Belle Meade has done a lot of great things recently with their finished line of bourbons. Sherry, Cognac and now Madeira cask finishes are all out of the park home runs for [Sniff] and I. This is a blend of 10yr and older whiskies from MGP (formerly known as LDI). Andy Nelson of Nelson’s Greenbrier Distillery (co-owner of Belle Meade and head distiller) has always been very open about where they get their distillate from and how little or hands on they are with the processes of selecting the yeast strains, barrels and locations of aging. Will this Single Barrel make the cut? Or will we stick to the fancy finishes that they are so good at churning out? Read on to find out!
C: A light reddish orange liquid with lighter edges when the light catches it.
N: The nose has an eerily similar honeyed characteristic like that of The Balvenie 12 yr doublewood. It’s very soft on the nose but a sweet, subtly spiced oak. A very light toffee/caramel notes comes through after sticking my nose deep in the glass. Possibly cooked quince or a tart fruit (not a fruit tart).
P: Vanilla, with spiced chocolate notes flood the mouth. Slightly charred oak and licorice create a sour bitter note, handled well by the welcoming sweetness.
F: The bourbon finishes with a slightly peppery, welcomed oaky spice. The longer the glass lingers with bourbon in it, the more the caramel and toffee characteristics swell and tempt you back for more. After a full day of sampling and reviewing bourbons, I can honestly say that coming back to this bourbon is a real treat. It feels like home base, that all other higher proof bourbons can be judged against.
Great company, great people and a pretty darn tasty bourbon. Like I said before though, their finished bourbons and whiskies are nothing to shake a stick at and you should definitely pick up a few cases when you get a chance. Unless we get to them first.
This new Black Maple Hill is no longer produced from Kentucky. The current BMH is produced from a company called the Stein Distillery out of Joseph, Oregon. We’re still looking for a bottle of the Kentucky variety to compare, but until then, on with the review!!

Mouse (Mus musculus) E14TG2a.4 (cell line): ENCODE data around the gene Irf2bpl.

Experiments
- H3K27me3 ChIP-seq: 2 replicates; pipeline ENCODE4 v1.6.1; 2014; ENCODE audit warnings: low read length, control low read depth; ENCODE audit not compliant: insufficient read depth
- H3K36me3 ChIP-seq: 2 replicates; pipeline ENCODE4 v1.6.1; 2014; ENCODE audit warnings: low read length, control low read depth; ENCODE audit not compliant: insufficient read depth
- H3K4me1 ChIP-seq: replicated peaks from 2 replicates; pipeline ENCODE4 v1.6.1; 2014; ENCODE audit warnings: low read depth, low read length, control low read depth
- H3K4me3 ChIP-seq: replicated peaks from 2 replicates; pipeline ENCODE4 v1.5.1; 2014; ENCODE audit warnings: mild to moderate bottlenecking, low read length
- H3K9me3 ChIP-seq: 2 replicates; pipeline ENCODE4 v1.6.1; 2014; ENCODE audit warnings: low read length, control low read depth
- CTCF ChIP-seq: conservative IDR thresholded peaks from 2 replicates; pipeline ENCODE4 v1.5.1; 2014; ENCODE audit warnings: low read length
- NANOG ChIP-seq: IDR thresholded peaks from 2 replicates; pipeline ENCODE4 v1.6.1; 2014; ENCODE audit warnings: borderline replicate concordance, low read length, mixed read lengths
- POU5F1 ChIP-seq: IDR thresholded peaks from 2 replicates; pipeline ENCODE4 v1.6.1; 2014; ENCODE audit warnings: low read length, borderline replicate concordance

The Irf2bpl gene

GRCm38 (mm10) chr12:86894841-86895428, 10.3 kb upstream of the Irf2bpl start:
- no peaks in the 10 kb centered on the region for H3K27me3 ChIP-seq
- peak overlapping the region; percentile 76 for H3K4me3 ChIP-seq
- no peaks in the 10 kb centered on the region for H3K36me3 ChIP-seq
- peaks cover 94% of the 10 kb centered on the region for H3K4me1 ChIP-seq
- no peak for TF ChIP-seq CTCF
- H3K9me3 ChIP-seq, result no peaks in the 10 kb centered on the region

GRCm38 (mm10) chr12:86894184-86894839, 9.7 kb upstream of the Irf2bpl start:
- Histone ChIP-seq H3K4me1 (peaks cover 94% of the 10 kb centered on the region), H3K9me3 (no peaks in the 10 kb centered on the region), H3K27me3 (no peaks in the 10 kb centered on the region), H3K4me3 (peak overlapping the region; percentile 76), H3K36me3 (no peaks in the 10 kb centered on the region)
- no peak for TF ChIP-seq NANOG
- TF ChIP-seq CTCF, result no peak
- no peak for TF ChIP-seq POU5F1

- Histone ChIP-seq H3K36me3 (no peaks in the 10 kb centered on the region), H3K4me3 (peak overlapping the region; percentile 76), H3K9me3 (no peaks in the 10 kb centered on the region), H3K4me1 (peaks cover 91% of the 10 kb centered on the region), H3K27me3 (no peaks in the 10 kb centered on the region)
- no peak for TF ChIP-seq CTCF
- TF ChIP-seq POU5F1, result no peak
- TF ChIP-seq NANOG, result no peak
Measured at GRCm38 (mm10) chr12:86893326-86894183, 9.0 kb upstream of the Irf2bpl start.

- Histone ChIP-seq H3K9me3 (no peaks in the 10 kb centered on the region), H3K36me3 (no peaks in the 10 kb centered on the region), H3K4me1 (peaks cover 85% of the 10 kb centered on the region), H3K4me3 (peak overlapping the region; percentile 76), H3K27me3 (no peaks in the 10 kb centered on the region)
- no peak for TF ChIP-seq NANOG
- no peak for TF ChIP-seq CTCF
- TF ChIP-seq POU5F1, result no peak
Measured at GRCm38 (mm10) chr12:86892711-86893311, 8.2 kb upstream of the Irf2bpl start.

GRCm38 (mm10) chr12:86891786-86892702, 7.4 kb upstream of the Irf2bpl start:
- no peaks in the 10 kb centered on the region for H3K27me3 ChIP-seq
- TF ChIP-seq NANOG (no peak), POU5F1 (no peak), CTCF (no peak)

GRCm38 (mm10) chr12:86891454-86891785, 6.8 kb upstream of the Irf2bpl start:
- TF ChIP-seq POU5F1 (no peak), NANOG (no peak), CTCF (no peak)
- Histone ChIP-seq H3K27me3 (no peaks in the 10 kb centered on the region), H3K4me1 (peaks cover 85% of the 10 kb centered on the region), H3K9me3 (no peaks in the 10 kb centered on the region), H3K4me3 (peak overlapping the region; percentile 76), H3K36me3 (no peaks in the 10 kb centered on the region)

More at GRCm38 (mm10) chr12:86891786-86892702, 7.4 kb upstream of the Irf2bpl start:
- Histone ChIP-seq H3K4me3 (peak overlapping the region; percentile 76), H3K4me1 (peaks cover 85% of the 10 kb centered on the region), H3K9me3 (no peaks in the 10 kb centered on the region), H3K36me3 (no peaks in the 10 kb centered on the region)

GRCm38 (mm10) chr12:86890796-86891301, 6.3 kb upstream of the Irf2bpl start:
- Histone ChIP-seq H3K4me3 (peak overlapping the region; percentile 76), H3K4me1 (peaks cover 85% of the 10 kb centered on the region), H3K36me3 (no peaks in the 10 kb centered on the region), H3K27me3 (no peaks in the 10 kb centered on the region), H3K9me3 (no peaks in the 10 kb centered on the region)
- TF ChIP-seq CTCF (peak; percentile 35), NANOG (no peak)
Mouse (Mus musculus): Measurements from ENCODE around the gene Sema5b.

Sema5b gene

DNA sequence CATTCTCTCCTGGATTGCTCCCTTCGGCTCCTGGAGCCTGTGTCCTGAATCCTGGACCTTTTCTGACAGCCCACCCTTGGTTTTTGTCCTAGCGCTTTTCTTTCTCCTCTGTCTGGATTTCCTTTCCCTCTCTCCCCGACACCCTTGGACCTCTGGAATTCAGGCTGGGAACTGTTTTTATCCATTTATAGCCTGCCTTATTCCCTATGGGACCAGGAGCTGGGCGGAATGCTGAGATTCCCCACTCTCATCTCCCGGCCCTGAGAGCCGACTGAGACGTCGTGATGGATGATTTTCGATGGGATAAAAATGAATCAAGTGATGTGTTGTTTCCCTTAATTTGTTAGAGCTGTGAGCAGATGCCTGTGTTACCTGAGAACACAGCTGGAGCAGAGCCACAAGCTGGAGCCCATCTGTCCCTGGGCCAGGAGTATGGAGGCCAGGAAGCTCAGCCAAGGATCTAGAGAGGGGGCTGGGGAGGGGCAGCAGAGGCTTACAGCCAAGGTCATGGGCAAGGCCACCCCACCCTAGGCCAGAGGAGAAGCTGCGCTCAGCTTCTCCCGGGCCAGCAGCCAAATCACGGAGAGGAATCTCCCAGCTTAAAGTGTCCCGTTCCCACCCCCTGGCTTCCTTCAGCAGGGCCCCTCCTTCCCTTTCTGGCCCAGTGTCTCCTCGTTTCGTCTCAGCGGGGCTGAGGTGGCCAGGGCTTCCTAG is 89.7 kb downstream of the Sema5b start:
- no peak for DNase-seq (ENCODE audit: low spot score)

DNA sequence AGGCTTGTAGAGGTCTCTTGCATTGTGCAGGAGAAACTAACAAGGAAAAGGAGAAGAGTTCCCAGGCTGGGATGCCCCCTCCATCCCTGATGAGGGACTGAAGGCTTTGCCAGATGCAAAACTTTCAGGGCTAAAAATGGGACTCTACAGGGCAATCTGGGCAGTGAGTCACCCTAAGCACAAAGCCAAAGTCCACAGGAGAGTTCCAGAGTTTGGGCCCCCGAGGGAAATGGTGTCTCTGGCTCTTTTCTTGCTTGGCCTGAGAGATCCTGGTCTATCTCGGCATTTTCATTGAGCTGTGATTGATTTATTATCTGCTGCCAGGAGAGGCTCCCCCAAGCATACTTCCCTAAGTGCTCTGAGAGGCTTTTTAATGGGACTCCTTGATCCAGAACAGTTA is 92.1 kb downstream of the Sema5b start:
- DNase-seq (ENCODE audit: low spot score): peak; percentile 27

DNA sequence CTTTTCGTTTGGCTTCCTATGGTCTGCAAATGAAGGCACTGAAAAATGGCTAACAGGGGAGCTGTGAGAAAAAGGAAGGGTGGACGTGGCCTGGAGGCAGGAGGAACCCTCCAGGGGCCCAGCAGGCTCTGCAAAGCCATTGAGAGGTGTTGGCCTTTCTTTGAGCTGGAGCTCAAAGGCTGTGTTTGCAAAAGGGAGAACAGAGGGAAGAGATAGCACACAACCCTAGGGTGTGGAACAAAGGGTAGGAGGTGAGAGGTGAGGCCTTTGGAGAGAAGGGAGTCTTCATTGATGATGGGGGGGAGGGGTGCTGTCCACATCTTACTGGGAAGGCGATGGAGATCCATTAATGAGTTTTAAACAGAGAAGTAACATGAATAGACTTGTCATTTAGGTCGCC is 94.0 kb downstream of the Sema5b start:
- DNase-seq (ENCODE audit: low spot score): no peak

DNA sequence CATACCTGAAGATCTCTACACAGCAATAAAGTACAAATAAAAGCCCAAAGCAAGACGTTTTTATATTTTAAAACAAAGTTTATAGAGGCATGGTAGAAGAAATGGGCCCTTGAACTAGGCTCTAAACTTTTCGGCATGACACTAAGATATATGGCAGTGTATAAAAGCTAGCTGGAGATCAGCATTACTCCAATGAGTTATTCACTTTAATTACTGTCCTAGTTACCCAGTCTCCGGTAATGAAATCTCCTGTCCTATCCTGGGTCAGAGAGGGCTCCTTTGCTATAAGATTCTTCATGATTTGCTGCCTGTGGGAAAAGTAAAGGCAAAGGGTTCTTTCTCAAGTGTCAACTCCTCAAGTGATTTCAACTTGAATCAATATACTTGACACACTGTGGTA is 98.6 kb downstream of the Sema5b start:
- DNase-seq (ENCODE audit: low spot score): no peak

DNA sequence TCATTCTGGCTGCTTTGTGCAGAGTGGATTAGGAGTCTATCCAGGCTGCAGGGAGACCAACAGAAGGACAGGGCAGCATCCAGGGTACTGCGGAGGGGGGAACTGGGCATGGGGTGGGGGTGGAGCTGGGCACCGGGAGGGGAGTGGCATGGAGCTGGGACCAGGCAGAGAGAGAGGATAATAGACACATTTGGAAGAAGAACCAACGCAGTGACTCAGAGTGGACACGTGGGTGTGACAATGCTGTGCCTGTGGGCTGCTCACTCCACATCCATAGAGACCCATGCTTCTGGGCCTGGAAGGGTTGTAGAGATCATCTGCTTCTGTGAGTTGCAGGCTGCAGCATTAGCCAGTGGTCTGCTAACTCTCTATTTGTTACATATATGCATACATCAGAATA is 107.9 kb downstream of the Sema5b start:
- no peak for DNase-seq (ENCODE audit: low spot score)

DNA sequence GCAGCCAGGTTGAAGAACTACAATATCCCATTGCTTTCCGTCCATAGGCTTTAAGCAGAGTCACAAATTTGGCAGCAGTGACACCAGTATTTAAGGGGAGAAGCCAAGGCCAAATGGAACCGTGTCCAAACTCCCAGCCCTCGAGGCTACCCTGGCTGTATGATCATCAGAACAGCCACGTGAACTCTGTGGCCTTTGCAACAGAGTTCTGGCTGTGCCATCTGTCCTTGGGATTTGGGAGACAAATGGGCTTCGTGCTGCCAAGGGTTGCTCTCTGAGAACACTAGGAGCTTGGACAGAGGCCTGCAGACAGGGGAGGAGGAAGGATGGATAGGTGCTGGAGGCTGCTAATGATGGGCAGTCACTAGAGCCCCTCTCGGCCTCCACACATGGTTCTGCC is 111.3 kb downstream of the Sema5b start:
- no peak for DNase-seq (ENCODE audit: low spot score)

C: An old brown couch color, with an alarming amount of sediment in the bottle. Looks a lot like lint floating around a brown pool of water.
N: I like the nose. A mixture of amaretto, dried dates from a fruit cake, slight red licorice and sweet cocoa/nutmeg powder. The oak is gentle but looming in the background. There aren’t any rye bread flavors really coming to the forefront yet though.
P: The palate has a nice bit of baking spices coming through, followed by wafts of heat from the alcohol, which is actually enjoyable. The spice waves that you get from a really spicy chili. You love the spice now, but you’ll hate it later. Though the whiskey feels thin on the tongue, the spices are rich and full and add to the enjoyment of this dram. Sweet dates and almond skin flavors are dancing around my mouth, all seasoned with freshly grated cinnamon and dry cocoa. A slight oak spice carries all of these flavors right down into my belly. The palate is far more appealing than the nose. Upon second sip, a resinous, sappy flavor masks some of the more enjoyable characteristics of the first sip but fade into the background and it’s tasty again.
F: The finish is a bit oaky and lengthens with every exhale. The sides of my mouth feel like they have cinnamon caught in all the nooks and crannies. It’s a good finish and one that would work excellently in a cocktail.
You could drink this one neat and really enjoy it, but I feel like the finish of this rye and the punchy baking spice entrance could be used in an awesome cocktail as a supporting character. I’ve said it once and I’ll say it again, my go to rye, for now, would have to be Michters Barrel Strength Rye, it’s just awesome in comparison.